8.2.4. GIC bypass modes

This section describes the two GIC bypass modes. The bypass modes are:

GICCDISABLE bypass mode

When using an external standalone interrupt controller such as the ARM GIC-400 or a proprietary interrupt controller, you must set the GICCDISABLE signal HIGH. This forces the GIC CPU interface to operate in bypass mode as described in the ARM® Generic Interrupt Controller Architecture Specification, GICv3.

When the GICCDISABLE signal is tied HIGH, the PERIPHBASE[43:18] value can be read in the Configuration Base Address Register, to permit software to read the location of the GIC if it exists in the system external to the Cortex-A57 MPCore processor. See Configuration Base Address Register.

When the GICCDISABLE signal is HIGH, you must tie these CPU interface input signals LOW:

  • ICDTVALID.

  • ICDTDATA.

  • ICDTLAST.

  • ICDTDEST.

  • ICCTREADY.

When the GICCDISABLE signal is HIGH, you must leave these CPU interface output signals unconnected:

  • ICCTVALID.

  • ICCTDATA.

  • ICCTLAST.

  • ICCTID.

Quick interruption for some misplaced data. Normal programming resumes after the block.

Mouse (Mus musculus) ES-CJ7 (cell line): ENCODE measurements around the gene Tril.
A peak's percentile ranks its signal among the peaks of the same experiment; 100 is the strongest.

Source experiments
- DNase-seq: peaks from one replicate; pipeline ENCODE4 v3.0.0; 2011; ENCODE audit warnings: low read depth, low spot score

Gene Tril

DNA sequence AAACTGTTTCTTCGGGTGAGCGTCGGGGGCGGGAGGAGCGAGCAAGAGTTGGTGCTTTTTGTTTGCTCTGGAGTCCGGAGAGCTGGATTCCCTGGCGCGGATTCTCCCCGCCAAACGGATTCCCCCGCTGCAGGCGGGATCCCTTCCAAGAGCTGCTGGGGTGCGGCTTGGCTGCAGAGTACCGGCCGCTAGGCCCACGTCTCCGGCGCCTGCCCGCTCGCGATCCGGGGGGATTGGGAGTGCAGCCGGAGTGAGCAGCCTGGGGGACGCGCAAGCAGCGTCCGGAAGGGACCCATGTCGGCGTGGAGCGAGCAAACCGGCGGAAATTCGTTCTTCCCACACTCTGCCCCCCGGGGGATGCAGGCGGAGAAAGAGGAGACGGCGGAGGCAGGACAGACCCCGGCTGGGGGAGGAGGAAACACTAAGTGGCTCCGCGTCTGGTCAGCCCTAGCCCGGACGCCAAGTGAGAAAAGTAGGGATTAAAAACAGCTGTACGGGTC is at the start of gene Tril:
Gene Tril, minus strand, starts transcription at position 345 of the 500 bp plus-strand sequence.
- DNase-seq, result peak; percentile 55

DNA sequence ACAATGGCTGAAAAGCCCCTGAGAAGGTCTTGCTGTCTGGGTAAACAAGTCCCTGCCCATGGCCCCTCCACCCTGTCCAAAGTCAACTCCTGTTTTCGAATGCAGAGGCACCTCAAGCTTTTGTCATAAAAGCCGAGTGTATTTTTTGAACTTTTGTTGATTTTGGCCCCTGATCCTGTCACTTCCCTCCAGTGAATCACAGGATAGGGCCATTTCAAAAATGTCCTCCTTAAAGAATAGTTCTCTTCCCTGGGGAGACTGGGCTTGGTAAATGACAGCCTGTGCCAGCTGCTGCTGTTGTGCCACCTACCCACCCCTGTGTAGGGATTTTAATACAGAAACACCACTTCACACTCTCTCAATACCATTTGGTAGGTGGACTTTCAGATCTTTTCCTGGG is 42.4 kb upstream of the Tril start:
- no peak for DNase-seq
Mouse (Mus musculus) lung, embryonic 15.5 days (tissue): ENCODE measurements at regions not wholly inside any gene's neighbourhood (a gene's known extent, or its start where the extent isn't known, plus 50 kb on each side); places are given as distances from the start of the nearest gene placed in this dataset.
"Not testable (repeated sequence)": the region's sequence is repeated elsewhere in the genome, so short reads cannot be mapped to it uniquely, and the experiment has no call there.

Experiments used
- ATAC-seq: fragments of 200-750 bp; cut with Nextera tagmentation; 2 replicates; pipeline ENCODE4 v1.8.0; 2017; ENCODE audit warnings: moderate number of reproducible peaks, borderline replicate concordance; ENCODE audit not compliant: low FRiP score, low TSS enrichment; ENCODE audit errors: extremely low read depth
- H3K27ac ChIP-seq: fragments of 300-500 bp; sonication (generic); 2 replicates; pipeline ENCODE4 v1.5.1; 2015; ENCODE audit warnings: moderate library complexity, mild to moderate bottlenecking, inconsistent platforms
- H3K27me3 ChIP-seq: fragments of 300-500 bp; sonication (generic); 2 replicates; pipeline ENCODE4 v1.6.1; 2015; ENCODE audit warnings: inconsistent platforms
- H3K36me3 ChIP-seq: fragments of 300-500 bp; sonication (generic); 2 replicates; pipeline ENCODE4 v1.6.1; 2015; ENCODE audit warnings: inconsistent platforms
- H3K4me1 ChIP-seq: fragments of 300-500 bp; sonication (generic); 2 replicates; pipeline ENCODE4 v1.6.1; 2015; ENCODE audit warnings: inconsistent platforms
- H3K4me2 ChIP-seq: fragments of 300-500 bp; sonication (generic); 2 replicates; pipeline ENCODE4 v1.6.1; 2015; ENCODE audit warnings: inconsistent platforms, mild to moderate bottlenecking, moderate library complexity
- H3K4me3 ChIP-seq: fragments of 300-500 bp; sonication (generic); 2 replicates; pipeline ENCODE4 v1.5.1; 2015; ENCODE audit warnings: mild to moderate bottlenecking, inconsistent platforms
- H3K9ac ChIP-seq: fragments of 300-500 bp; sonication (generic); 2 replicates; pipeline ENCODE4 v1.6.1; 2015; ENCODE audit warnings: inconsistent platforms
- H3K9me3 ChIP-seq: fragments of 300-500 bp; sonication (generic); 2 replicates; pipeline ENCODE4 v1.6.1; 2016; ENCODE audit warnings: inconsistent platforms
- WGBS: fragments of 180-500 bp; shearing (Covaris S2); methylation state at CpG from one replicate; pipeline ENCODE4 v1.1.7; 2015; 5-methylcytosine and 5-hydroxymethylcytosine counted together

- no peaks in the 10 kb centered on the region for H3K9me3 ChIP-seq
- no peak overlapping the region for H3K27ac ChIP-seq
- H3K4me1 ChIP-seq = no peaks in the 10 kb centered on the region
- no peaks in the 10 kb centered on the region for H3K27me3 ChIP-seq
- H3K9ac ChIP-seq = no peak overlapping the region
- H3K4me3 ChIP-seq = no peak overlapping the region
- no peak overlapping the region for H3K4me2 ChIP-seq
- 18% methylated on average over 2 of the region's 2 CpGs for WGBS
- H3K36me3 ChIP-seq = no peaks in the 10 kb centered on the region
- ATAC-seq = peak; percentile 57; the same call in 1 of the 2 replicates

• ICDTREADY.

  • nVCPUMNTIRQ[N:0].

If GICCDISABLE is tied HIGH, the nVIRQ and nVFIQ inputs can be:

  • Tied off to HIGH if they are not in use.

  • Driven by an external GIC in the SoC.

See nIRQ and nVFIQ inputs.

Software bypass mode

The GIC CPU interface supports software interrupt bypass mode through interrupt disable bypass bits for both memory-mapped and System-register modes. Unlike the GICCDISABLE bypass mode, the software bypass mode does not fully disable the internal GIC CPU interface. For more information, see the ARM® Generic Interrupt Controller Architecture Specification, GICv3.

Copyright © 2013, 2014 ARM. All rights reserved.ARM DDI 0488D
Non-ConfidentialID012914